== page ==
“La Belle Francoise” by W.A Mozart,
Edited by Rosalie R. Pratt
For Pedal Harp
Intermediate /Advanced / 10 Pages
Copyright 1969 by CHARLES COLIN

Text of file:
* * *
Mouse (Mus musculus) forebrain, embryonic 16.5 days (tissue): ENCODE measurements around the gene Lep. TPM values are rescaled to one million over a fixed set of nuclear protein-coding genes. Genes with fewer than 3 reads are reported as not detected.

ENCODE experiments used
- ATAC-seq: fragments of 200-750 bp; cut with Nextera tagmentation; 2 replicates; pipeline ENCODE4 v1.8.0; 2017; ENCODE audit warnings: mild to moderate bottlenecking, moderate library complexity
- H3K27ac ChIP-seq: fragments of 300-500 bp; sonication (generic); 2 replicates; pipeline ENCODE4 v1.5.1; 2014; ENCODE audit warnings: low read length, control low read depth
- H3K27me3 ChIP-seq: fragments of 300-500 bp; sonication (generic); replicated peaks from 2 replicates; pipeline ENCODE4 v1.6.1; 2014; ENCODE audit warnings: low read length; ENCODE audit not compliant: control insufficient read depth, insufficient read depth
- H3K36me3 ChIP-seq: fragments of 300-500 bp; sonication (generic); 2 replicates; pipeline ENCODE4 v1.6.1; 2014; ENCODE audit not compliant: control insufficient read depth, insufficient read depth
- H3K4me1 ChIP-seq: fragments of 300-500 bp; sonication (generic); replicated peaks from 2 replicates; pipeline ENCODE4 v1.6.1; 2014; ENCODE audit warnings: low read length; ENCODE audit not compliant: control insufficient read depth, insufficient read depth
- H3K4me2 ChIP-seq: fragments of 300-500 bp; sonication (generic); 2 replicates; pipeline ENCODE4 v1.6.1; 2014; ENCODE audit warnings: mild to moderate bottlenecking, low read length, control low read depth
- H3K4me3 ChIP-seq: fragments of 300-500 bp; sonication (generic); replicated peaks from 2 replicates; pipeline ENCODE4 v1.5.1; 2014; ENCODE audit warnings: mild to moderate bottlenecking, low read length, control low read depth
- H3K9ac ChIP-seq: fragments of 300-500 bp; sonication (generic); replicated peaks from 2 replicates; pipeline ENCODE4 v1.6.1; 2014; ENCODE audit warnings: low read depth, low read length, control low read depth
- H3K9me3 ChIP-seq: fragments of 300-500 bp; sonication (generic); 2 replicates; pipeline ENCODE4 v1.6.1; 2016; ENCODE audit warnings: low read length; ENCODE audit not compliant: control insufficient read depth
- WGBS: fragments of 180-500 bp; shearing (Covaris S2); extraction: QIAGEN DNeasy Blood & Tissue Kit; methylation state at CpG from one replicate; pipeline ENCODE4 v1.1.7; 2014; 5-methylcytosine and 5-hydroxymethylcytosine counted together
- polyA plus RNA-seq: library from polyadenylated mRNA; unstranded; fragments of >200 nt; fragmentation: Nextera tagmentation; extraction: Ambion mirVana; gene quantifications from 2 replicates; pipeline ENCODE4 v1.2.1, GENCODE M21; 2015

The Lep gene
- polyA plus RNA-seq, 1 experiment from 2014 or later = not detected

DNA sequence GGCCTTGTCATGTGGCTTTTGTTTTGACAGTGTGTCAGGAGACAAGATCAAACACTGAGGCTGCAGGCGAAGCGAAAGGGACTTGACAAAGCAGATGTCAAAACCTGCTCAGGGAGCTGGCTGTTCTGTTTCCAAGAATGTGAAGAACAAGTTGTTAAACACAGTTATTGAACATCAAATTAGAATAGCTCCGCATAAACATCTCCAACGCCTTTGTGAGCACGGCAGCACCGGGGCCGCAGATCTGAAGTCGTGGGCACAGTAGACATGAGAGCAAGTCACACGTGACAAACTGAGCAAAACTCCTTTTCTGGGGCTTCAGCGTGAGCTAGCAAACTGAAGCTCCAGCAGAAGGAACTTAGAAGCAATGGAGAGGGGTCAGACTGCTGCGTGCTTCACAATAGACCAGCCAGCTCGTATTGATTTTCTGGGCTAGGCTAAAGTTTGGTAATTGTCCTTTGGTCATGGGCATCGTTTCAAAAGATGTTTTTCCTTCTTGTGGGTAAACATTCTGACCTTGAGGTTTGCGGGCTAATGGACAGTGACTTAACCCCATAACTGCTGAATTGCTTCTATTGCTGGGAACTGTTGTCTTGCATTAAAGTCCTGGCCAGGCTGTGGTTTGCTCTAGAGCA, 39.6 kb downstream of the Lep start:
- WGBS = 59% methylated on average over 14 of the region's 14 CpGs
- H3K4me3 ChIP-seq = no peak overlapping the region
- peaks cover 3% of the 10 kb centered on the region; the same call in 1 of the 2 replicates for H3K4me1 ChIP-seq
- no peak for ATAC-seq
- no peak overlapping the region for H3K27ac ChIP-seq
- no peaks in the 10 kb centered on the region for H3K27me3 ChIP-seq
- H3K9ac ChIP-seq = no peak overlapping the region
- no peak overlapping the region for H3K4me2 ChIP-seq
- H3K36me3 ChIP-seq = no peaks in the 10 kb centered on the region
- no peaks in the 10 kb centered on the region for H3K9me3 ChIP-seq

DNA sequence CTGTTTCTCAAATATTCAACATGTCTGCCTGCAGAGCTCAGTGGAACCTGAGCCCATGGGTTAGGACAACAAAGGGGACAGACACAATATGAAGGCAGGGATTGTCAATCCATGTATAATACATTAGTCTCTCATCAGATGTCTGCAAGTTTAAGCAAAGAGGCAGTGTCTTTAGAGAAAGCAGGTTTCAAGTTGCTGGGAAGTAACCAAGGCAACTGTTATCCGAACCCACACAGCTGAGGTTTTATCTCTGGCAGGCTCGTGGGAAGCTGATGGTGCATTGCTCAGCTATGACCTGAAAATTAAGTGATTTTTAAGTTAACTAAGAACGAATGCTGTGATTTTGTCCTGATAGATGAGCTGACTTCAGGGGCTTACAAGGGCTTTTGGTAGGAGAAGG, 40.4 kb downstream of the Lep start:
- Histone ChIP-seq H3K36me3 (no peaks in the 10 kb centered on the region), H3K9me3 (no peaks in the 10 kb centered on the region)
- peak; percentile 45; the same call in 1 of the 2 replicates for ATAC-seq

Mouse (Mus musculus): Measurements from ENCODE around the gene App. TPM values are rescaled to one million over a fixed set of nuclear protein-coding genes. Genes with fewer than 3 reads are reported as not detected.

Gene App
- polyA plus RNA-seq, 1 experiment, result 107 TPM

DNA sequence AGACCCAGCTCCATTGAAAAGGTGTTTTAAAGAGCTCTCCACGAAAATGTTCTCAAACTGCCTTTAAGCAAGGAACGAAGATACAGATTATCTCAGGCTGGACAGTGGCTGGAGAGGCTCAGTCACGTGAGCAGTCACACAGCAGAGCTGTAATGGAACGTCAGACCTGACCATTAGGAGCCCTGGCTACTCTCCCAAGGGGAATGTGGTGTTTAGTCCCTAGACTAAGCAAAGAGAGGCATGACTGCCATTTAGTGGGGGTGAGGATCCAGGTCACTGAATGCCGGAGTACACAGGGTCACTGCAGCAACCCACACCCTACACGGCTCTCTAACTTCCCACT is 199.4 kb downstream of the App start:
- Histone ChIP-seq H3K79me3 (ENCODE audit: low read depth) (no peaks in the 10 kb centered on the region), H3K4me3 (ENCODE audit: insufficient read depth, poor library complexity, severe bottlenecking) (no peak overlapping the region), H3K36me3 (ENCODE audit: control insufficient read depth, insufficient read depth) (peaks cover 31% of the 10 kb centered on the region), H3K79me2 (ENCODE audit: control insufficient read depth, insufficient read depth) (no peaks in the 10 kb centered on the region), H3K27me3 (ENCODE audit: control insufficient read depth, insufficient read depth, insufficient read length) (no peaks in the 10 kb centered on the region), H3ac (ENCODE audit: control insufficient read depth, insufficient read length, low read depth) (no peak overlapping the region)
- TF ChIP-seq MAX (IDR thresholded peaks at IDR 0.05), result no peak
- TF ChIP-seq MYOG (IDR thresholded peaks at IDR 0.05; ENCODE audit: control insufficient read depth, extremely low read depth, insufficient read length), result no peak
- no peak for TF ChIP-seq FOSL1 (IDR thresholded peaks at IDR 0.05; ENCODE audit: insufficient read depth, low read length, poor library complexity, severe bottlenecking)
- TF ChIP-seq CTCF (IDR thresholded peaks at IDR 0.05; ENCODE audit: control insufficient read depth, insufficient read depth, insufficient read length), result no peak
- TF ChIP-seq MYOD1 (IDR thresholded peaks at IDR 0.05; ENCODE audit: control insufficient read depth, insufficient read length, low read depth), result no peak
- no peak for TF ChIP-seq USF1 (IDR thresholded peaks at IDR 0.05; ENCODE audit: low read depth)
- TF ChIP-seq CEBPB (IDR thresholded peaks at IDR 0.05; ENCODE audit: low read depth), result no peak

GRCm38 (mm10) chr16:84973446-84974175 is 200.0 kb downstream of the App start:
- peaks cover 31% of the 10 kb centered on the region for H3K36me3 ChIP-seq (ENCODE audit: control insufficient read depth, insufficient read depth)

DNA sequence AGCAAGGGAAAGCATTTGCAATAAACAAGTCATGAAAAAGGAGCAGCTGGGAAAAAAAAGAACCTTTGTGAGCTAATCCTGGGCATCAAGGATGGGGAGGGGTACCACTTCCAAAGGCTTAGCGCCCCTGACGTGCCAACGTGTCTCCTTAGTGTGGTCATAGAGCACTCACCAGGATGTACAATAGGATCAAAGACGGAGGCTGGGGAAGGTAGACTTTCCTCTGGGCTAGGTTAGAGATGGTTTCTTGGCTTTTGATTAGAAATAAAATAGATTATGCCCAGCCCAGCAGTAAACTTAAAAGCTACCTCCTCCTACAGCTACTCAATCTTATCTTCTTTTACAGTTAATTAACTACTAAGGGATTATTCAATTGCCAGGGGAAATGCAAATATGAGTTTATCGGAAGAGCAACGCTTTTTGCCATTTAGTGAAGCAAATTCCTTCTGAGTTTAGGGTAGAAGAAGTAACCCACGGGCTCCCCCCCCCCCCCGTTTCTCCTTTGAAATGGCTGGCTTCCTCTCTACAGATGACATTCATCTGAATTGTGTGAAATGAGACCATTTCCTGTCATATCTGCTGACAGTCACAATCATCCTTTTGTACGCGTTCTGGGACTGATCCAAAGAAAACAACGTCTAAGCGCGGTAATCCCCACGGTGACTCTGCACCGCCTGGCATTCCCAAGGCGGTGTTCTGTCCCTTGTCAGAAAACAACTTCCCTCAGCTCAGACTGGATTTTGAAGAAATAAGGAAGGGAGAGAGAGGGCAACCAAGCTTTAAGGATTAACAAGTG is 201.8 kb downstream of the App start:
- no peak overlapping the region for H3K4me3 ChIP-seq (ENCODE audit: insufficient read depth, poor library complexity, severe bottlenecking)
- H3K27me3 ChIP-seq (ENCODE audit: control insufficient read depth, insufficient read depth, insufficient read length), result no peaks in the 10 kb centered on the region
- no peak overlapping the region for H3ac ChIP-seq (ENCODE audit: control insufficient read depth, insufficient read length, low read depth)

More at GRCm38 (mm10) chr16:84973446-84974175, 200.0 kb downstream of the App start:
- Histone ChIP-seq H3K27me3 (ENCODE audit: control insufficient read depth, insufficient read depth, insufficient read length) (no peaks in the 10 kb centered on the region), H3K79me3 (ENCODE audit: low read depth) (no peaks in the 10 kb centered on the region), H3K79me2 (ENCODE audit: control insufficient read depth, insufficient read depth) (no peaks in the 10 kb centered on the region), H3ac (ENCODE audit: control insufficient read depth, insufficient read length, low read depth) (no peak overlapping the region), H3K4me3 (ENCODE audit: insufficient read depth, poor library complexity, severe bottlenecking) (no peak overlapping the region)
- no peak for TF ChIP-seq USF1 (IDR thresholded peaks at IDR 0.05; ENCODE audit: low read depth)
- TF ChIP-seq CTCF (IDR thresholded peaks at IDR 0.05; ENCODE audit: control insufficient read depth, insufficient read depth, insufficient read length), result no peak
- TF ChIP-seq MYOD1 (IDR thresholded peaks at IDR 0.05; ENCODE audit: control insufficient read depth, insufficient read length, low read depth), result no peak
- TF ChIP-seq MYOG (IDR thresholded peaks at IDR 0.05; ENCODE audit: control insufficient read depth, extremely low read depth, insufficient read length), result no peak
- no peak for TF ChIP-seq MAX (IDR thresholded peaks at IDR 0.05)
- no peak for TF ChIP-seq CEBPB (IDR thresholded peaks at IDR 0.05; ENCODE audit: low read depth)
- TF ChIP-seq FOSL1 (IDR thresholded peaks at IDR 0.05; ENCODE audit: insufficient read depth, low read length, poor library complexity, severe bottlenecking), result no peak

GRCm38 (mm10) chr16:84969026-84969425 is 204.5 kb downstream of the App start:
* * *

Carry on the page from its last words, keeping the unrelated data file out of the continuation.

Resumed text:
The theme of this work is an old French folk song which Mozart heard his harpist pupil in composition play for him. Only when she played it as Petrini had set it for the harp it was named Dames Francaises . Mozart used it as a lesson in composition for the Mademoiselle de Guines and, together, they composed the variations. Variations II, IV, VI and VII were written by Mademoiselle de Guines and played by her as an example of her work in a recital for her father, the Duc de Guines. Mozart altered the tune slightly, (greatly improving it), and also changed the name to honor his lovely nineteen year old pupil, whose name was Maie-Louise Francoise-Philipine de Guines. From April to July of 1778 the twenty-two year old Mozart enjoyed and suffered this great love of his life. The whole affair has only recently been discovered. The result of it was a complete musical failure in Paris for the young composer since his daily two hour lessons with the young harpist lasted through so much of the day that he had no time so cultivate any of the important musical personages of the time. However, for the harp and for music, Mozart s product was magnificent;: four sets of variations for harp based on old French folk songs, (all from the harp repertoire of Mademoiselle de Guines); three sonatas for harp in C, A, and F; the concerto for flute and harp, (the Duc played the flute); and a symphony, ballet, flute concerti and quartets. By July, the love affair had ripened to the point where the girl s father rushed her off into the country, bringing her back only in time to be married to the son of an old friend of the family. This sudden turn of events, along with the tragedy of his mother s death quite embittered Mozart and he left Paris about a month later. Mademoiselle de Guines died in childbirth about December 20th of that year. The variations are brilliant and charming and completely idiomatic for the harp of the time. They are excellent examples of virtuoso harp writing of the classical period. Fingerings have been carefully marked, and will save the performer time and frustration if studied equally carefully. The single-action harp for which this music was written, was capable of greater ease of chromaticism than even our modern, double-action instrument. Since it had only two positions for each pedal, there was not a danger of slipping too far, and the harp also had the added advantage of allowing the performer to move two pedals safely with one foot. The left foot could also be used on the right side pedals, and vice versa. Generally speaking, the pedaling indicated is as it would be done on the single- action harp.